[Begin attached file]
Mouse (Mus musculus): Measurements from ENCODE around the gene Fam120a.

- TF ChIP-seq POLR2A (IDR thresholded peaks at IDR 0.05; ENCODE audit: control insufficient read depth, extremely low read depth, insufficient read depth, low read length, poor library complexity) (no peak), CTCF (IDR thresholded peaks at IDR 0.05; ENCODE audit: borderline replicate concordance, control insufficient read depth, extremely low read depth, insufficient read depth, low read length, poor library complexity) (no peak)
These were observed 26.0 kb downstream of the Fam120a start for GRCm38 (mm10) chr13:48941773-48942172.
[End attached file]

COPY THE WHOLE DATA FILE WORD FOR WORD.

Mouse (Mus musculus): Measurements from ENCODE around the gene Fam120a.

- TF ChIP-seq POLR2A (IDR thresholded peaks at IDR 0.05; ENCODE audit: control insufficient read depth, extremely low read depth, insufficient read depth, low read length, poor library complexity) (no peak), CTCF (IDR thresholded peaks at IDR 0.05; ENCODE audit: borderline replicate concordance, control insufficient read depth, extremely low read depth, insufficient read depth, low read length, poor library complexity) (no peak)
These were observed 26.0 kb downstream of the Fam120a start for GRCm38 (mm10) chr13:48941773-48942172.